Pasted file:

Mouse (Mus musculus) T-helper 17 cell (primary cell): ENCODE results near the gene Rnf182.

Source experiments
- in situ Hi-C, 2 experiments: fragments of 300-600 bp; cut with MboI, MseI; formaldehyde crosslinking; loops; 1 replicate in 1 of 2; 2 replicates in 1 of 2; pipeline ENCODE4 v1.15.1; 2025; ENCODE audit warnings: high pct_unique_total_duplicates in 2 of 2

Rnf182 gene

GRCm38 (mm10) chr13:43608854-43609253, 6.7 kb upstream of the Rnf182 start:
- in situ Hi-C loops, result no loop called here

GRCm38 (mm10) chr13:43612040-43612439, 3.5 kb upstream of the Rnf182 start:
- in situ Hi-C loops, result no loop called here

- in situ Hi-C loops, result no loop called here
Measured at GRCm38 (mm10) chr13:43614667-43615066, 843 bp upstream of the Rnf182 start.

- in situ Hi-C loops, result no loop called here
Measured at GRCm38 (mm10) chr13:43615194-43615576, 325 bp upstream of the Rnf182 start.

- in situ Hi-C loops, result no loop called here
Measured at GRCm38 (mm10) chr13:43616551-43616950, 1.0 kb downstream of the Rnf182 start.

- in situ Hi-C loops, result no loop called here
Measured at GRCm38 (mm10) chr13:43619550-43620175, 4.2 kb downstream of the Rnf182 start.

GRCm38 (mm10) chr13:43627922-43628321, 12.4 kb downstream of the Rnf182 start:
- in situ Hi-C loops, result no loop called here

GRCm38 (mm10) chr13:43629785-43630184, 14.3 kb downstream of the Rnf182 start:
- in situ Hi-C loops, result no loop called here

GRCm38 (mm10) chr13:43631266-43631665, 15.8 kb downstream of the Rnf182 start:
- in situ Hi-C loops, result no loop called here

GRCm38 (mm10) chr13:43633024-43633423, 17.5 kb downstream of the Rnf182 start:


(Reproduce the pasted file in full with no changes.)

Mouse (Mus musculus) T-helper 17 cell (primary cell): ENCODE results near the gene Rnf182.

Source experiments
- in situ Hi-C, 2 experiments: fragments of 300-600 bp; cut with MboI, MseI; formaldehyde crosslinking; loops; 1 replicate in 1 of 2; 2 replicates in 1 of 2; pipeline ENCODE4 v1.15.1; 2025; ENCODE audit warnings: high pct_unique_total_duplicates in 2 of 2

Rnf182 gene

GRCm38 (mm10) chr13:43608854-43609253, 6.7 kb upstream of the Rnf182 start:
- in situ Hi-C loops, result no loop called here

GRCm38 (mm10) chr13:43612040-43612439, 3.5 kb upstream of the Rnf182 start:
- in situ Hi-C loops, result no loop called here

- in situ Hi-C loops, result no loop called here
Measured at GRCm38 (mm10) chr13:43614667-43615066, 843 bp upstream of the Rnf182 start.

- in situ Hi-C loops, result no loop called here
Measured at GRCm38 (mm10) chr13:43615194-43615576, 325 bp upstream of the Rnf182 start.

- in situ Hi-C loops, result no loop called here
Measured at GRCm38 (mm10) chr13:43616551-43616950, 1.0 kb downstream of the Rnf182 start.

- in situ Hi-C loops, result no loop called here
Measured at GRCm38 (mm10) chr13:43619550-43620175, 4.2 kb downstream of the Rnf182 start.

GRCm38 (mm10) chr13:43627922-43628321, 12.4 kb downstream of the Rnf182 start:
- in situ Hi-C loops, result no loop called here

GRCm38 (mm10) chr13:43629785-43630184, 14.3 kb downstream of the Rnf182 start:
- in situ Hi-C loops, result no loop called here

GRCm38 (mm10) chr13:43631266-43631665, 15.8 kb downstream of the Rnf182 start:
- in situ Hi-C loops, result no loop called here

GRCm38 (mm10) chr13:43633024-43633423, 17.5 kb downstream of the Rnf182 start: